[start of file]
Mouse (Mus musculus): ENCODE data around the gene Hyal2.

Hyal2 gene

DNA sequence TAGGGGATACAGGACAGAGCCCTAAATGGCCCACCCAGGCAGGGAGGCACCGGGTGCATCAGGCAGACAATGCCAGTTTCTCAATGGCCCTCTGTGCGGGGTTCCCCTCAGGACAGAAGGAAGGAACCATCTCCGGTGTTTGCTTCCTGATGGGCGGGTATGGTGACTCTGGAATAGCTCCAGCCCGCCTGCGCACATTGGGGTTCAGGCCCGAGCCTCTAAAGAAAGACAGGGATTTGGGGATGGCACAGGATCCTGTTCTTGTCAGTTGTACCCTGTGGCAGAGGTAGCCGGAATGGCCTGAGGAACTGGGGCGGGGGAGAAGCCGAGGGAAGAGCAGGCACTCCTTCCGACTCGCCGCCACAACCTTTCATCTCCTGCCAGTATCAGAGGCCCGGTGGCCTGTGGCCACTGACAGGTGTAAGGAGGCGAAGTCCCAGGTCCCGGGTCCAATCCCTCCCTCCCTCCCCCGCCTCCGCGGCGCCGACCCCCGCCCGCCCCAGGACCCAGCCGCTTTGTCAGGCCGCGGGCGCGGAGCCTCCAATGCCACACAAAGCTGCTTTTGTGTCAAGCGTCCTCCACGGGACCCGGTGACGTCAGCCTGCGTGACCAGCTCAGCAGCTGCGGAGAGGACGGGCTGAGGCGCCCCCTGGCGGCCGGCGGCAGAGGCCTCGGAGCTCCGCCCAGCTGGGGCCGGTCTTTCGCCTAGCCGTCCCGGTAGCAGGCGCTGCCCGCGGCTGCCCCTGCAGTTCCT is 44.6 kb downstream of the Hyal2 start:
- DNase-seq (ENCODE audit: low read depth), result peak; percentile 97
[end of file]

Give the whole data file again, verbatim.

Mouse (Mus musculus): ENCODE data around the gene Hyal2.

Hyal2 gene

DNA sequence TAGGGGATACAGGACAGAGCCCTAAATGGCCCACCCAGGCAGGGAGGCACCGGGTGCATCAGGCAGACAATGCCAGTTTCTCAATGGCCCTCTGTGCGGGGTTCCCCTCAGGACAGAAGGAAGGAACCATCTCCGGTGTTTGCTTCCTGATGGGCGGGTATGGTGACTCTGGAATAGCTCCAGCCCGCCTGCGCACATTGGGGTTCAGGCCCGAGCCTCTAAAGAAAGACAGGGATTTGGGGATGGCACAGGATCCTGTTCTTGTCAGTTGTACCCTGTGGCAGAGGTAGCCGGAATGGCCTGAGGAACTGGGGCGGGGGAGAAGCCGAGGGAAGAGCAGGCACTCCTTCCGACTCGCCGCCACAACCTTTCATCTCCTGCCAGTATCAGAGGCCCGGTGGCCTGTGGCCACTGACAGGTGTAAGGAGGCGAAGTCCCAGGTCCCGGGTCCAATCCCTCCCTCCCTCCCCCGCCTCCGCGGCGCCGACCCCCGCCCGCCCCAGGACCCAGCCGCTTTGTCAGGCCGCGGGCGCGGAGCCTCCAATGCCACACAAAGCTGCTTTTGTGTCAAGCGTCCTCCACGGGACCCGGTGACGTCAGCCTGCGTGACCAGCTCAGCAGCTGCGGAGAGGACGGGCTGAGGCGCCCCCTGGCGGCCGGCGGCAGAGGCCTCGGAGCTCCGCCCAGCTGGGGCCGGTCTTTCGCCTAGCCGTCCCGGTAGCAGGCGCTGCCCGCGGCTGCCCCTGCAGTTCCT is 44.6 kb downstream of the Hyal2 start:
- DNase-seq (ENCODE audit: low read depth), result peak; percentile 97